• Second is the Anchor Parks Initiative, which provides a major infusion of capital to renovate heavily used mid-sized parks.  We are calling for an additional commitment of $150 million to facilitate the renovation of 5 more anchor parks.
  • Third is Parks Without Borders, the brainchild of Commissioner Silver, an initiative which makes parks more open and welcoming by improving entrances and park-adjacent spaces. We’re calling for another round of investment of $30m in this successful and popular program.

At in a time when the city’s population has now surpassed 8.5 million and appears headed to a staggering 9 million, we also need to invest in the expansion of our parks system.  Fortunately there are many inspirational projects on the drawing board throughout the city that would give us the additional green space we so desperately need.
  • Let’s build the Queensway, a miles-long linear park that would make use of an abandoned rail line to connect many un-served neighborhoods in central and southeast Queens.
  • Let’s also bring some environmental justice to park-starved Bushwick and deck over part of the BQE to create a new green space called BQ Green.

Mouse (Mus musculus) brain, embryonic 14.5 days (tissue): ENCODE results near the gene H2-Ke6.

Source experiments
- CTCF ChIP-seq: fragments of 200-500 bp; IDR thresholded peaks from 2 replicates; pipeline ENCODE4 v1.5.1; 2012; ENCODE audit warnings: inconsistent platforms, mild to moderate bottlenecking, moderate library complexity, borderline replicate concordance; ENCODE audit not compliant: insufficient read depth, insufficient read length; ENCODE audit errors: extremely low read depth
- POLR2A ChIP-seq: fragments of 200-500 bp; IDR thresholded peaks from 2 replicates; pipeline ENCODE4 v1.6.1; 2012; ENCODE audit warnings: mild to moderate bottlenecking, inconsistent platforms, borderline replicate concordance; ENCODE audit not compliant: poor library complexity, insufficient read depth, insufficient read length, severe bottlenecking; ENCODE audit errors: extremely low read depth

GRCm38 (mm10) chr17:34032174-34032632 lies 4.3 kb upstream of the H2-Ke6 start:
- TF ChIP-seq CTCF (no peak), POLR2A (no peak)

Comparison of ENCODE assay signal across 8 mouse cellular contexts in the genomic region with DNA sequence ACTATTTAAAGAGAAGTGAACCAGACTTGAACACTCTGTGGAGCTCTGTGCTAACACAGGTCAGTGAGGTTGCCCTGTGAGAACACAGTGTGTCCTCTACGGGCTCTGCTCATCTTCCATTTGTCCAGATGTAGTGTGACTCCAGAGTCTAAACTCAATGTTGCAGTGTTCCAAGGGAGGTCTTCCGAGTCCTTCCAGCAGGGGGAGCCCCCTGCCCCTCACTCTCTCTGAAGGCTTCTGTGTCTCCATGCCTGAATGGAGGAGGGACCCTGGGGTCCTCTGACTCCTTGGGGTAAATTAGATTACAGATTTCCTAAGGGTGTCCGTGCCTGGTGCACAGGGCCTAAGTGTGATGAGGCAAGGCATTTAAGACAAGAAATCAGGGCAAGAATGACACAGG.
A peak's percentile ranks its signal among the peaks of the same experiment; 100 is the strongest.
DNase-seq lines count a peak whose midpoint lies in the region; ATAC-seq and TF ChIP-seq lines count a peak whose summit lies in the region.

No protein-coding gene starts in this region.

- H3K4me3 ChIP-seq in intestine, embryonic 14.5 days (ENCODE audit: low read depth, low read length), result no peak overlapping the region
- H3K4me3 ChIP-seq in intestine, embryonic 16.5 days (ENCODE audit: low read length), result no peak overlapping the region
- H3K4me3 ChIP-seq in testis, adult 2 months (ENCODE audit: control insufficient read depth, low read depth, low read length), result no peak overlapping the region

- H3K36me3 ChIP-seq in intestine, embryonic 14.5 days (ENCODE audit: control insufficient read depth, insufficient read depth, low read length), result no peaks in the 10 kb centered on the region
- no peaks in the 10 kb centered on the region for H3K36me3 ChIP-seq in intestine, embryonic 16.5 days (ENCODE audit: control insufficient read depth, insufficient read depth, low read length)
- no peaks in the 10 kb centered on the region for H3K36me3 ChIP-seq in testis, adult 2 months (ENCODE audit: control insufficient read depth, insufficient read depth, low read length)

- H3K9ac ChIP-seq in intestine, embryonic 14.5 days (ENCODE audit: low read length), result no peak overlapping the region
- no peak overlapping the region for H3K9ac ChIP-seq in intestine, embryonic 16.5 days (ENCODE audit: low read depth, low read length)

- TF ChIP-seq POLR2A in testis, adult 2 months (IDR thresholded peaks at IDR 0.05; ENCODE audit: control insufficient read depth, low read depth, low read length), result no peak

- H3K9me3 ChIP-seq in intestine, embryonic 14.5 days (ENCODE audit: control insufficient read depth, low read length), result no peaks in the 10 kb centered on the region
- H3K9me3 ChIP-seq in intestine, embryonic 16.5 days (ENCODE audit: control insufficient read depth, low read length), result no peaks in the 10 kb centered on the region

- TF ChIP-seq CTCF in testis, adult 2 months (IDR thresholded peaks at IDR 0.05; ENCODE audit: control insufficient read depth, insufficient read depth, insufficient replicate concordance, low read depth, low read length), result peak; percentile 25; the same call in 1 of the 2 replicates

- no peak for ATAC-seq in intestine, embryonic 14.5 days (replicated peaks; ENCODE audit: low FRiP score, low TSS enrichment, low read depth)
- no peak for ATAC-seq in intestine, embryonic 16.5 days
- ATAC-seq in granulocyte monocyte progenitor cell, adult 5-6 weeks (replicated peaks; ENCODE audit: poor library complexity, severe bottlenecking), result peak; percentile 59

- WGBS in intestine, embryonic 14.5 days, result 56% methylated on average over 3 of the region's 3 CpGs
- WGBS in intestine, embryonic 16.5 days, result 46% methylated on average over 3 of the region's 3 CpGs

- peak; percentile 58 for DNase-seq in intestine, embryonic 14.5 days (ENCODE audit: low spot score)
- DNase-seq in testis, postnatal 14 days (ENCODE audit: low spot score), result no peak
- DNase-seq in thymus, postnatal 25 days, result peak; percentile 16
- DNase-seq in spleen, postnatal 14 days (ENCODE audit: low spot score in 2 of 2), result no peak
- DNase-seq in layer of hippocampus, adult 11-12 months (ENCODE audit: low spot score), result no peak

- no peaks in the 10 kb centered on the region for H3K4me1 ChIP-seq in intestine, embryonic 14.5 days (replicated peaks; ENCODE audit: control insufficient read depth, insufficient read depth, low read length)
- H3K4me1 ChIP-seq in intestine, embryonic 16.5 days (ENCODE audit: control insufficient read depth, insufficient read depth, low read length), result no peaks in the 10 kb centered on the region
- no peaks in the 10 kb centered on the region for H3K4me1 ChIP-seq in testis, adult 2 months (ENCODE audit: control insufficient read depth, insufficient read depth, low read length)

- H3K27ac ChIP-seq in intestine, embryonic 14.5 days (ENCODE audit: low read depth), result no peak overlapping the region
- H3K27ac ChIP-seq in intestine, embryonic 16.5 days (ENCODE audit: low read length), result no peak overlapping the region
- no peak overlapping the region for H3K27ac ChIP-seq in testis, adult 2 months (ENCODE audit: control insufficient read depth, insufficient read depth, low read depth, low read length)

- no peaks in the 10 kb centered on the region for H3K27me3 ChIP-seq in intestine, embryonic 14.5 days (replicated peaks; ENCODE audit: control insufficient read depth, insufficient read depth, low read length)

• Let’s undo the damage done to nature in generations past, by “daylighting” Tibbett’s Brook in the Northwest Bronx, unearthing a long-buried stream to realize major environmental benefits and create new recreation space.
  • Let’s build the world’s first underground park, by turning an abandoned trolley terminal into the LowLine on the rapidly developing Lower East Side.
  • And let’s build on recent City and State commitments to renovate the bathhouse at Orchard Beach in the Bronx by investing in desperately needed upgrades to the surrounding grounds as well.

Let’s think big. Let’s ensure that every community in the city--especially low- and moderate-income neighborhoods--has a thriving green space.  Let’s bring spectacular new parks to life for a growing and ever-more-active population. Let’s create a parks budget worthy of this great city.

We will now hear from Commissioner Silver of the Department of Parks and Recreation - Thank you.